Traffic Analysis :: 1935

As mentioned a year or so ago on this blog, the CNR attempted to abandon the line to Port Rowan in the 1930s. As part of yesterday’s visit to my layout, Jeffrey Smith, owner of the CNRy in Ontario website, shared a couple of files from the archives that cover this application.

The files are pretty extensive – one runs more than 300 pages – but there’s some great information in them. Here’s an example:

The application, which was denied, included some terrific information about the gross earnings and carload traffic on the branch in 1935 – presumably to justify the railway’s abandonment bid to the Board of Railway Commissioners for Canada.

While this is two decades before the era that I model, the traffic analysis reveals a lot about the type of traffic found on the branch, so here it is:
 photo Traffic-1935-pg1_zpsd9058231.jpg

 photo Traffic-1935-pg2_zps6ea6303a.jpg

 photo Traffic-1935-pg3_zps69169a15.jpg

 photo Traffic-1935-pg4_zps41a88b39.jpg

Some quick observations:

1 – Total inbound and outbound loads for 1935, from all stations on the branch, added up to just 169 cars. Assuming each load generates an empty, that’s only 338 car movements in a year. Since the mixed operated six days per week (or 312 days per year), that’s barely one car per day – either on or off the branch and spread across all stations. Obviously, my layout is a lot busier than the prototype was.

2 – Port Rowan and St. Williams are the two busiest stops on the branch.

3 – The top commodities on the branch, in order, were: Gas and Oil (28 inbound); Hogs (23 outbound); Lumber (4 inbound, 19 outbound); Coal (17 inbound); and Cement (13 inbound).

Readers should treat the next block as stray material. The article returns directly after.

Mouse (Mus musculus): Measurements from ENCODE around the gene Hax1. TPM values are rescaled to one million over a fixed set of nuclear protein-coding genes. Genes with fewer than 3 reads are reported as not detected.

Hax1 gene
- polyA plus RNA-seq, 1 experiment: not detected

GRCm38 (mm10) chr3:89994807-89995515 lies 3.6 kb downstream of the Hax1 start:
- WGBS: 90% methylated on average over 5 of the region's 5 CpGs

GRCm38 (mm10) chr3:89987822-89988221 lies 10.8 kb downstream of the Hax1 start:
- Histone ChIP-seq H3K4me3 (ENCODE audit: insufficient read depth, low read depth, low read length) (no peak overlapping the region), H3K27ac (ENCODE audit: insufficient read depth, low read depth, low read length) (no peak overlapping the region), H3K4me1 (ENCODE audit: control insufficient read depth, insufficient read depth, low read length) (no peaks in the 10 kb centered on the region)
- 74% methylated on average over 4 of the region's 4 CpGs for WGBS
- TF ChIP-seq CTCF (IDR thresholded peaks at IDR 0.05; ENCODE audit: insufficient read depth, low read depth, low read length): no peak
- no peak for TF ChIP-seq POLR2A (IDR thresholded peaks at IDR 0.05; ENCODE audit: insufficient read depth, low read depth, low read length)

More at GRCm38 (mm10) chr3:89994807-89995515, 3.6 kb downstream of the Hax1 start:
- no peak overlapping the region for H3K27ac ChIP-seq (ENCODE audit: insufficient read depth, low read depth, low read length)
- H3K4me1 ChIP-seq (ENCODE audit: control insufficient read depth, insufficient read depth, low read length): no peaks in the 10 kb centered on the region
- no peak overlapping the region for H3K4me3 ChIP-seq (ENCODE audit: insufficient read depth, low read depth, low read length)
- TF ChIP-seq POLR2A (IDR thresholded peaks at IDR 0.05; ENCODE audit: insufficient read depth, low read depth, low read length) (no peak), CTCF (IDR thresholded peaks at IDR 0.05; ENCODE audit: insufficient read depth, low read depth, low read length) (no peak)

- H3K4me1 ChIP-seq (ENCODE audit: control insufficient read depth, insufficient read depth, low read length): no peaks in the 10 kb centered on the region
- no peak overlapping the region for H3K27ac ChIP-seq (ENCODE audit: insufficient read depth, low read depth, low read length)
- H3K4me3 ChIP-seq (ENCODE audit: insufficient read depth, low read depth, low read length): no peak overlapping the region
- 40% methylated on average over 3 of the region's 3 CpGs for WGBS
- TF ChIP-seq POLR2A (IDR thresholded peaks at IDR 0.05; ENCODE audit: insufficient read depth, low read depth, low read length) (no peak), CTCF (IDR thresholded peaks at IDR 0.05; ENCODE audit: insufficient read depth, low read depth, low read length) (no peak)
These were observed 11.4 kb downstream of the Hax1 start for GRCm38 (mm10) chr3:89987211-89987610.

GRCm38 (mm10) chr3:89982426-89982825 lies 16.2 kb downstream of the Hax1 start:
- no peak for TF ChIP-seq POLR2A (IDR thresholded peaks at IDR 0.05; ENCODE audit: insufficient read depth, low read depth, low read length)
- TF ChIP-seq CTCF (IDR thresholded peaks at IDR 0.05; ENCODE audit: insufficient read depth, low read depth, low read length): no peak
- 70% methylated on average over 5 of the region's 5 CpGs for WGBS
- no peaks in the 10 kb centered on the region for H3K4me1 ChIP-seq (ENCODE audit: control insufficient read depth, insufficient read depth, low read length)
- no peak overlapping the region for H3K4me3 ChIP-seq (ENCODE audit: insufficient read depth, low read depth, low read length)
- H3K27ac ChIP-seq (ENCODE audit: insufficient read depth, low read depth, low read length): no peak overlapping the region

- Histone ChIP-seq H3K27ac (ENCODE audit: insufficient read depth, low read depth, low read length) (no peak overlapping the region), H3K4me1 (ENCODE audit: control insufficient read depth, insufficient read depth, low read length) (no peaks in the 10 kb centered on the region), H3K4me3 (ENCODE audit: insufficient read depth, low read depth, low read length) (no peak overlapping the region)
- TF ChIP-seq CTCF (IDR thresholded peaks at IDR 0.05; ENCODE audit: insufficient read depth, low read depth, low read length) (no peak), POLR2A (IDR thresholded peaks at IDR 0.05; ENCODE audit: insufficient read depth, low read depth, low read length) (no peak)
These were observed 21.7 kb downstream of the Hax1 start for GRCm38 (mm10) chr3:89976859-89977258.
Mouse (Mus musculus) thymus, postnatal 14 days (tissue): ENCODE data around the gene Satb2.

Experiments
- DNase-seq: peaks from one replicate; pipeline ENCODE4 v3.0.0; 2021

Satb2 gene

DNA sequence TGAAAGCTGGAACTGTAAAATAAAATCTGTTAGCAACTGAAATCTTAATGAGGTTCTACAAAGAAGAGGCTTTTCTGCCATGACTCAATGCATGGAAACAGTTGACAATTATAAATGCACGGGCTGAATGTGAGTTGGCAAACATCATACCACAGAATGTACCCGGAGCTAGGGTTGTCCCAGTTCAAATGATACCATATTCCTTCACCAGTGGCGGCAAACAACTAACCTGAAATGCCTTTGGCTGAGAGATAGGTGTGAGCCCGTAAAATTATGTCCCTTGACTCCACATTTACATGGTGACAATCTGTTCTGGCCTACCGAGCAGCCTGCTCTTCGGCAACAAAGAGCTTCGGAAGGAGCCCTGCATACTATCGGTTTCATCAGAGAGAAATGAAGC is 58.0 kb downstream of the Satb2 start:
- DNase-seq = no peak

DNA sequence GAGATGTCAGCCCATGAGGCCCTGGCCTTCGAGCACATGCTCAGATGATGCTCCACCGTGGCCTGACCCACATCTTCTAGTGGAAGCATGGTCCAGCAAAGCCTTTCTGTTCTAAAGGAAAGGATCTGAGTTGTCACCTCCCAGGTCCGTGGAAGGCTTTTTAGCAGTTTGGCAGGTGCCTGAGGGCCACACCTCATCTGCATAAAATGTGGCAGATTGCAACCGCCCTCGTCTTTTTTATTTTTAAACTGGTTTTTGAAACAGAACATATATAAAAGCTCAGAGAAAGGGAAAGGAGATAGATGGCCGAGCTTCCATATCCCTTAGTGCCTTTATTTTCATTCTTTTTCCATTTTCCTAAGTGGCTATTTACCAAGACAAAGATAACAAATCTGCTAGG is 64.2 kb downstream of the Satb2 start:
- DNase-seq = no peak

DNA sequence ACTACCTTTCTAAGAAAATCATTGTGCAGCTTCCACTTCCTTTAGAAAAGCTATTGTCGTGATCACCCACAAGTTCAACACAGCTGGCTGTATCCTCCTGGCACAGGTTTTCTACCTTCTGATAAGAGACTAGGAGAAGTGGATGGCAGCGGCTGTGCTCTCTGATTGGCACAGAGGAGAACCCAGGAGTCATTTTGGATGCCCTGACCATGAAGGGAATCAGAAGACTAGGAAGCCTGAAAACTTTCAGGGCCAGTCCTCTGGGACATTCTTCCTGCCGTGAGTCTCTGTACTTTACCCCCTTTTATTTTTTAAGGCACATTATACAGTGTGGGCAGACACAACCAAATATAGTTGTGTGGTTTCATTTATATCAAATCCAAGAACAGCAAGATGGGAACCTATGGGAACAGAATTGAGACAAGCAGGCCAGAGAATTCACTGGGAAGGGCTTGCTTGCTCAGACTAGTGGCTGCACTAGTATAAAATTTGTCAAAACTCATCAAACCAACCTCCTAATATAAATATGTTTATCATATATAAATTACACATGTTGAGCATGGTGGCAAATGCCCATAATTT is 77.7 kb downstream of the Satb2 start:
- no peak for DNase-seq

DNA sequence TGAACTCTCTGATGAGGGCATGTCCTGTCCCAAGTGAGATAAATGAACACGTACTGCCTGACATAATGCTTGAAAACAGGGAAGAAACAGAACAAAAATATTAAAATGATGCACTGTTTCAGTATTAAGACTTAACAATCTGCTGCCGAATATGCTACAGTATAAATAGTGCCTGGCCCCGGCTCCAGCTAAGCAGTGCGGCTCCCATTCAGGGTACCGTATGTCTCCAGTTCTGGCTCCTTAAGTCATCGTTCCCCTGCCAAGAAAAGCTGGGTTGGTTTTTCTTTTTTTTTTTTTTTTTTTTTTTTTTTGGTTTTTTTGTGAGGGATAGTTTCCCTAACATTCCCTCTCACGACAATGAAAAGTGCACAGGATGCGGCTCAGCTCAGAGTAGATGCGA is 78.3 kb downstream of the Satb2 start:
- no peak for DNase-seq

4 – As expected, CNR cars dominate. Outbound loads are almost exclusively in CNR cars.

Even though I model a different era, I will have to study this list more closely to see if I can tweak my waybills to better reflect the origin and destination of cars on my layout.

Meanwhile, I’ll continue to dig through the mountain of information I’ve just received…

Thanks again for this, Jeff – great stuff!

18 thoughts on “Traffic Analysis :: 1935

  1. What a great wealth of information that you found! Historical research sure is fun and interesting, but than again I’m a trained historian. Is it possible that some of the cars included in the documents you found, would still be in service during the time period you are modeling?
    I once found an equally interesting document for the area I’m modeling but about 10 years after the time period. Come to find out the conductor of the local was gleaning grain from one online shipper and moving fully loaded cars (tagged as empties) to another feed mill just down the branch. Eventually the special agents caught up with the crew, but the document makes for some interesting reading, along with a brief look at car numbers, and types that were on the branch.

  2. Some attribute the decline of branchlines to after WWII. But these stats show that the Port Rowan line was in decline by the 1930’s.